Johnstown has hundreds of blighted properties, a growing drug-related crime problem and a financial albatross of a pension obligation.
And it is not alone.
Many municipalities across Pennsylvania face similar problems.
On Tuesday, Democratic Party gubernatorial candidate Katie McGinty announced her plan to address the blight issue during a visit to Johnstown, where she also spoke about crime and pensions.
“I’m proposing a plan that would reinvest in our downtowns, support municipalities with dollars and cents to clean up abandoned areas, take initiatives to support new greenways and parks, but then also address a key issue that municipalities face and that’s pension funds and the cost of those funds, providing support to reduce the cost, consolidate and enable a better return for taxpayers through those funds,” McGinty said during a news conference held at Somerset Trust Co. on Market Street.
She proposed a $300 million bond initiative with the money to be used for dealing with blighted and abandoned properties, developing green spaces and parks, and helping municipalities attract private-sector investment. Money would be allocated through loan guarantees and community-focused grants.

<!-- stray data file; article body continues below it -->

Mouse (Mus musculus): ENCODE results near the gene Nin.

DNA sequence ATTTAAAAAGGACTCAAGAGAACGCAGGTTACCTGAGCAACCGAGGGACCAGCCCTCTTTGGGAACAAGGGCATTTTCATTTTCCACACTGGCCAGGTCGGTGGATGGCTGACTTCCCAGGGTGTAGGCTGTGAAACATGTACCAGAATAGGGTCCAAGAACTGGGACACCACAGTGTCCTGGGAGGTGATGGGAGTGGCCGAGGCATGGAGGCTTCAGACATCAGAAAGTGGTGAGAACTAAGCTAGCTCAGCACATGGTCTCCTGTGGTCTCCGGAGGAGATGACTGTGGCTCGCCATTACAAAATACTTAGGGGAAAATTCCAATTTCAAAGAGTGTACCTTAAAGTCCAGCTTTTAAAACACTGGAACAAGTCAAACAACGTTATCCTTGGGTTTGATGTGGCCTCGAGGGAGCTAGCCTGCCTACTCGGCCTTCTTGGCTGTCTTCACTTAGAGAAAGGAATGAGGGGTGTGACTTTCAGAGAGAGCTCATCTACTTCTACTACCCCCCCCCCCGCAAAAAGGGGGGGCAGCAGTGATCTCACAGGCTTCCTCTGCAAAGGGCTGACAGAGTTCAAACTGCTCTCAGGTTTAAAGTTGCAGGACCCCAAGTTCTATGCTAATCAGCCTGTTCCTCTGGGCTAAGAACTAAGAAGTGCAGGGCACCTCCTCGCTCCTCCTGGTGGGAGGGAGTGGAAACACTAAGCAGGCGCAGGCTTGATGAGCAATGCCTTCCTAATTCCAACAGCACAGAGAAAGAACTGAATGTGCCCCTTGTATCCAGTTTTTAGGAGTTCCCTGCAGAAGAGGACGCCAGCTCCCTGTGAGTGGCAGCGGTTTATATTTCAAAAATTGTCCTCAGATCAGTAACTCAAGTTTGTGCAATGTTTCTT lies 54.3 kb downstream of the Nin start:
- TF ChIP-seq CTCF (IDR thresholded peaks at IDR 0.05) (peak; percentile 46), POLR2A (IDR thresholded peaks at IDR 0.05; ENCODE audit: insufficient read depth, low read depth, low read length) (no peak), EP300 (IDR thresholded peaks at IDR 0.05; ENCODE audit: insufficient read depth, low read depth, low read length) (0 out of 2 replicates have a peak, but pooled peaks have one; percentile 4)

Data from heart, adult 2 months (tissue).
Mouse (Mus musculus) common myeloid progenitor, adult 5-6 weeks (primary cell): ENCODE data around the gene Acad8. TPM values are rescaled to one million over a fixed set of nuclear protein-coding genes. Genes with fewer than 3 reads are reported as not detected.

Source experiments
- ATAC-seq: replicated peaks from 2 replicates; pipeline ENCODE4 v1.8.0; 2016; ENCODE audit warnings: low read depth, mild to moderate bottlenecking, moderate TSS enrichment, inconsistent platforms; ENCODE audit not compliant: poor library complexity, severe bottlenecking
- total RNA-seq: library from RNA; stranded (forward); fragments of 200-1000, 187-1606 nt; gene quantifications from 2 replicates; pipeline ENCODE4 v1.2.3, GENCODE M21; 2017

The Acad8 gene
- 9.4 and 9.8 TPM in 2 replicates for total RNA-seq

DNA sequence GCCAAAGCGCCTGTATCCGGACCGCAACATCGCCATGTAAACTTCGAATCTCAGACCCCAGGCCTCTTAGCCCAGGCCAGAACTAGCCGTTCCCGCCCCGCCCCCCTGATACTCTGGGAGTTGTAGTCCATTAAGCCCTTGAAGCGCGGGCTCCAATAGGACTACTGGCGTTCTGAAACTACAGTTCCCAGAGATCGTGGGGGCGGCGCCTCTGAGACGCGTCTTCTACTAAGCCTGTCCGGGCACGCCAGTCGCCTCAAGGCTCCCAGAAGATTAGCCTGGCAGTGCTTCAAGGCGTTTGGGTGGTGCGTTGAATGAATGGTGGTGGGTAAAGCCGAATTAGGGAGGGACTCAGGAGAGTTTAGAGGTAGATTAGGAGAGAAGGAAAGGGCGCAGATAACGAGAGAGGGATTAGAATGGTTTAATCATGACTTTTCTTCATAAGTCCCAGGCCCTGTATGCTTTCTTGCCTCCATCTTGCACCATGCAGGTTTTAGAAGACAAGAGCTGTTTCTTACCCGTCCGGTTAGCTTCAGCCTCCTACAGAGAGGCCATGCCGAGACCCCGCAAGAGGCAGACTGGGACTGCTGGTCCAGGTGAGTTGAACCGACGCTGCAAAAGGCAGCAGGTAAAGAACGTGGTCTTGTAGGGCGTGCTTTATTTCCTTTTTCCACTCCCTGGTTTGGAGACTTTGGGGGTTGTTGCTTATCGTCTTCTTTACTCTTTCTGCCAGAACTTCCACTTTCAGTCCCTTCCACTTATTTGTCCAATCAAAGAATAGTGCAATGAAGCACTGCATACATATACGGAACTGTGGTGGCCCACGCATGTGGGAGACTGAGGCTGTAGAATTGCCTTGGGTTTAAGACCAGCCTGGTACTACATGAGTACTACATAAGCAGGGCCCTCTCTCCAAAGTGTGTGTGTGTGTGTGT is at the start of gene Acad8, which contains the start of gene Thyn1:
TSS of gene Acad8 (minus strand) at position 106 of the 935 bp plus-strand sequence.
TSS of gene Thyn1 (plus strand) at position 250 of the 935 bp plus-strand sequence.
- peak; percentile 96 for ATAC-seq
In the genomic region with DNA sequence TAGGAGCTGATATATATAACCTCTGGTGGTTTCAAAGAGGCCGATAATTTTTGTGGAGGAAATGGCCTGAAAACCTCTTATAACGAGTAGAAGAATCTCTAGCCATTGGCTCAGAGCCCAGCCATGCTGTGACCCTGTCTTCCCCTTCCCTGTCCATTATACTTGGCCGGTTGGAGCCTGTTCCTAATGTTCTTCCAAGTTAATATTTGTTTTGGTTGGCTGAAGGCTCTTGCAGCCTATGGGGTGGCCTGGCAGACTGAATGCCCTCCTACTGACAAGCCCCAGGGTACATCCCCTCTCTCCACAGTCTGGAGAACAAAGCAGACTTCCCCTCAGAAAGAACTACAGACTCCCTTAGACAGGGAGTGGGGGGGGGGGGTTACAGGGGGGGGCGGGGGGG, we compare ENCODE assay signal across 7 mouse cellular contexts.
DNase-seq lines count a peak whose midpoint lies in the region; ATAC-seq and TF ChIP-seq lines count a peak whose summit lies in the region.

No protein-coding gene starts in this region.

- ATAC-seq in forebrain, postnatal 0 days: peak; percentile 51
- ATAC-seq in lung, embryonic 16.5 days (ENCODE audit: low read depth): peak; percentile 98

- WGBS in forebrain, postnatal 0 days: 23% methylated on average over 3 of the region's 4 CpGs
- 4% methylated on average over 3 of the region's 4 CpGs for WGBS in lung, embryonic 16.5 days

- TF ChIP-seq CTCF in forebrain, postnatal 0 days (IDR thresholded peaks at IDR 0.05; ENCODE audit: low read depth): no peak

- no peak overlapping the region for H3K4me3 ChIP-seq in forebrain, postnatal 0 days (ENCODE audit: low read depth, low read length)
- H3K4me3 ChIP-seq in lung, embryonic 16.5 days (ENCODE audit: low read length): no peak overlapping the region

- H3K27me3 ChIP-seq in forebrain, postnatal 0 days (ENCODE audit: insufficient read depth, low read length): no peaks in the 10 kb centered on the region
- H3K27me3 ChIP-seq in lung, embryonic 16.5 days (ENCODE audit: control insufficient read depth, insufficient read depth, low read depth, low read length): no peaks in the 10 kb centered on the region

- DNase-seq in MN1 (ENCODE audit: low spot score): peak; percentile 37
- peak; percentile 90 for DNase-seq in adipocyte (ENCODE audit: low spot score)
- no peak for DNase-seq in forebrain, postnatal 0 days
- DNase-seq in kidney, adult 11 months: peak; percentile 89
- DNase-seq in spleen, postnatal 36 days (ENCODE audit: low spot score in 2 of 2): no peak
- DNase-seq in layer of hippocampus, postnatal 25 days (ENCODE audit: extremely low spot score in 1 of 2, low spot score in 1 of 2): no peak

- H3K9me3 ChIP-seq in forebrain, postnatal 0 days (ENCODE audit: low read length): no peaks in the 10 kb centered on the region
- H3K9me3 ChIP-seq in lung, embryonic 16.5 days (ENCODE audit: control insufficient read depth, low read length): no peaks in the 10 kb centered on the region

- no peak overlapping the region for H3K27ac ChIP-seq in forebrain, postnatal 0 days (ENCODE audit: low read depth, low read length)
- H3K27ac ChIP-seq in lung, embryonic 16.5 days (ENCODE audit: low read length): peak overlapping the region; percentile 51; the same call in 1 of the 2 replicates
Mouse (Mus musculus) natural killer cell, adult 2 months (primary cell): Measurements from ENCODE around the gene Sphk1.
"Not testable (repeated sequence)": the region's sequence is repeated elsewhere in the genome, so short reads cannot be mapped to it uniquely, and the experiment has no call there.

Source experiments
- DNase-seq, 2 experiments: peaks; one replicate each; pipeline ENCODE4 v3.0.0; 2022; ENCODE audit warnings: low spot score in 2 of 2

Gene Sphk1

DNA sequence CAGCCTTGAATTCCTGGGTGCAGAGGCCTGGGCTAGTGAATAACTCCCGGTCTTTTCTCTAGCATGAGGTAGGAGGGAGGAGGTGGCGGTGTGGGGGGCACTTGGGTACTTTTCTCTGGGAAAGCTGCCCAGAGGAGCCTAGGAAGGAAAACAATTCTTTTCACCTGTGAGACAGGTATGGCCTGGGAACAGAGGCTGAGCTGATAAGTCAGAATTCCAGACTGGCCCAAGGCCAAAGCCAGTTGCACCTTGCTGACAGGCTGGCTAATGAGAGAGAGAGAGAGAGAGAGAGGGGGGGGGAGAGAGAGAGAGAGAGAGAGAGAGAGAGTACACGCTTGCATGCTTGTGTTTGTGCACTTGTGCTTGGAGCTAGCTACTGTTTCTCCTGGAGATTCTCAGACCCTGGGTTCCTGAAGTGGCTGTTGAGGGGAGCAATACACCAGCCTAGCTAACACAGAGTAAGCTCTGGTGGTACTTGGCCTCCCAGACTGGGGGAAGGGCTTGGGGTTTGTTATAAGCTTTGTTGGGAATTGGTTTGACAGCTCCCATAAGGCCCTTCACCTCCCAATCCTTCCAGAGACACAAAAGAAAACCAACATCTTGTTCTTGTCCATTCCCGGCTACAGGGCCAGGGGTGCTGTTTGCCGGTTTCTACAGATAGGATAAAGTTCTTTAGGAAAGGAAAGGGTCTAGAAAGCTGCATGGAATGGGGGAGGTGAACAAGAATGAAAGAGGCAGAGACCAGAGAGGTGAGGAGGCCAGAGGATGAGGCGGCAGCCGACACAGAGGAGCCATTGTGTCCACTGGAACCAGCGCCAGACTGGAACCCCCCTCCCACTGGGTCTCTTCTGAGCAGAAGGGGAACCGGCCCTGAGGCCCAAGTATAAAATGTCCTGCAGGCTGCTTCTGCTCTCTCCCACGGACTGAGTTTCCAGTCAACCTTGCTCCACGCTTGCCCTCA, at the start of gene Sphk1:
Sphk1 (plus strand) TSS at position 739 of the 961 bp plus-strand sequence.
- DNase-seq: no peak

Her pension proposal could potentially generate up to $3.5 billion by improving investment income, redirecting some existing funds to strengthen stressed pensions and placing a temporary surcharge on the foreign fire and casualty tax.
Last week, McGinty called for spending $8.5 million over three years to hire 1,000 new police officers throughout the commonwealth. Distressed municipalities such as Johnstown would have 100 percent of their costs for the new officers covered during the time period. She also wants to invest in technology upgrades, bulletproof vests and police consolidation studies.
“We know that our streets also need to be safe. I’ve also proposed a significant increase in community policing,” said McGinty.
“Through the initiative I announced last week, we’d put another 1,000 police officers on the beat, on our streets, working in communities together with religious leaders, with local organizations, with youth leaders, so that they can become part of the community and help stop some of the crime waves we have seen taking root in our communities.”
Dave Sutor is a reporter for The Tribune-Democrat. Follow him on Twitter at twitter.com/Dave_Sutor.